It's a genuine accomplishment in portraiture to capture the uniqueness of the individual's physiognomy but also their universal emotion.

Auxiliary Chan Mohamed
He got to know each of them first and developed a relationship of trust. Sometimes the sitting became more like a confessional.

Rev. Père Rouillon
He offered to pay them for sitting, but many of them refused to accept the money, as they felt honored to pose.

Serbian infantry private
Resources to learn more:
See the rest of Burnand's WWI portraits online 
Drawings on display Museum of the Legion of Honor (Légion d'honneur) in Paris.
The drawings were published in 1922 a book called Les alliés dans la guerre des nations.
Here's a modern book that includes the work from Les Alliés Dans La Guerre Des Nations.
Review by Gabriel Weisberg of a catalog of a 2004 exhibition of Burnand's work.
Eugène Burnand on Wikipedia

Sunday, April 20, 2014

Images of the Resurrection

William-Adolphe Bouguereau The Three Marys at the Tomb, 1876
Eugenè Burnand, The Disciples Running to the Sepulchre, 1898.

Happy Easter, everyone.
Thanks, Unknown for the link to the large file of John and Peter.
Images from Herman Toit, BYU

Saturday, April 19, 2014

Snakes in the Art Class

Patrick O'Brien invited live snakes, iguanas, and hissing cockroaches into his classroom at MICA (Maryland Institute College of Art). 

His digital students sketched them from life, gathering inspiration for an assignment to create a poster for the reptile house at the zoo.

The animals came from The Drawing Zoo, a company in the Baltimore area that specializes in bringing exotic animals into schools for drawing. The animals move, but not too much, and they don't mind the attention. They're experienced with people and completely non-aggressive.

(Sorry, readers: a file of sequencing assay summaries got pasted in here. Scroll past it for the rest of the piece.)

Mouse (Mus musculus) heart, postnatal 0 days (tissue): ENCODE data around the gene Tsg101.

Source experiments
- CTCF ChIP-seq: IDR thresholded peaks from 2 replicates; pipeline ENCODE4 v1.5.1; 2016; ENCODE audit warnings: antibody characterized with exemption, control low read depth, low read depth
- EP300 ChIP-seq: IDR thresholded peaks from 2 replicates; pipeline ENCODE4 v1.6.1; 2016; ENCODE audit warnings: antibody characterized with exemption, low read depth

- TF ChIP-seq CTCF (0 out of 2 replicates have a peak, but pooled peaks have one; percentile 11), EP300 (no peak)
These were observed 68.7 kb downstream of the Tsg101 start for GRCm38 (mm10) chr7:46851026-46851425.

The team from the Drawing Zoo has experience in both art and animal handling, and their subjects are well cared for. They say that "snakes, spiders, lizards, frogs etc. make great models because they are easy to transport, handle and care for, both inside and outside of the classroom." 
All the photos are by Patrick O'Brien

Friday, April 18, 2014

Focus on Nature XIII Exhibition

Yesterday we attended the preview opening of Focus on Nature XIII, the exhibition of natural science artwork at the New York State Museum in Albany.
The show presents 91 illustrations by 71 illustrators, hailing from 15 different countries. Many of the artists attended the event, some traveling all the way from Australia and Spain.

The art is juried in on the basis of both artistic and scientific merit, and the show includes both digital and hand-painted images.

Artists were invited to share some stories about their work. Dorie Petrochko brought an actual horsehoe crab exoskeleton as she explained the creature's unique biology and how its blood is drawn for the medical industry. "This creature sacrifices a lot for science," she said. It's the oldest living fossil, and has survived twelve mass extinctions.

I was surprised and thrilled that my painting of Kosmoceratops for Scientific American won a jury award. I described how I made a maquette of the dinosaur to study the cast shadows and the dappled light in the forest interior. 

The show also includes my original gouache preliminary study for the Australian dinosaur stamps.

All the attending artists had a wonderful opportunity to visit behind the scenes at the museum, and we had a look at the Native American artifacts in the archaeology collection. 

The New York State Museum also has a very large insect collection well arranged in glass-topped boxes. Any artist or art student who would like to draw a study of a particular insect, plant form, or other biological specimen can make arrangements to visit behind the scenes in the collection. It's good to know in advance exactly what you're looking for because they have so much.
Focus on Nature XIII officially opens to the public tomorrow and will be up through January 4, 2015 at the New York State Museum in Albany, NY. Admission is free.
Download the PDF of the full catalog of the show.
Dorie Petrochko is launching a natural science illustration program at the Yale Peabody Museum in New Haven, CT. 
There's a detailed making-of video of my painting Kosmoceratops, that you can order on DVD from (shipped internationally) or from, or you can get the digital download of the video from Gumroad.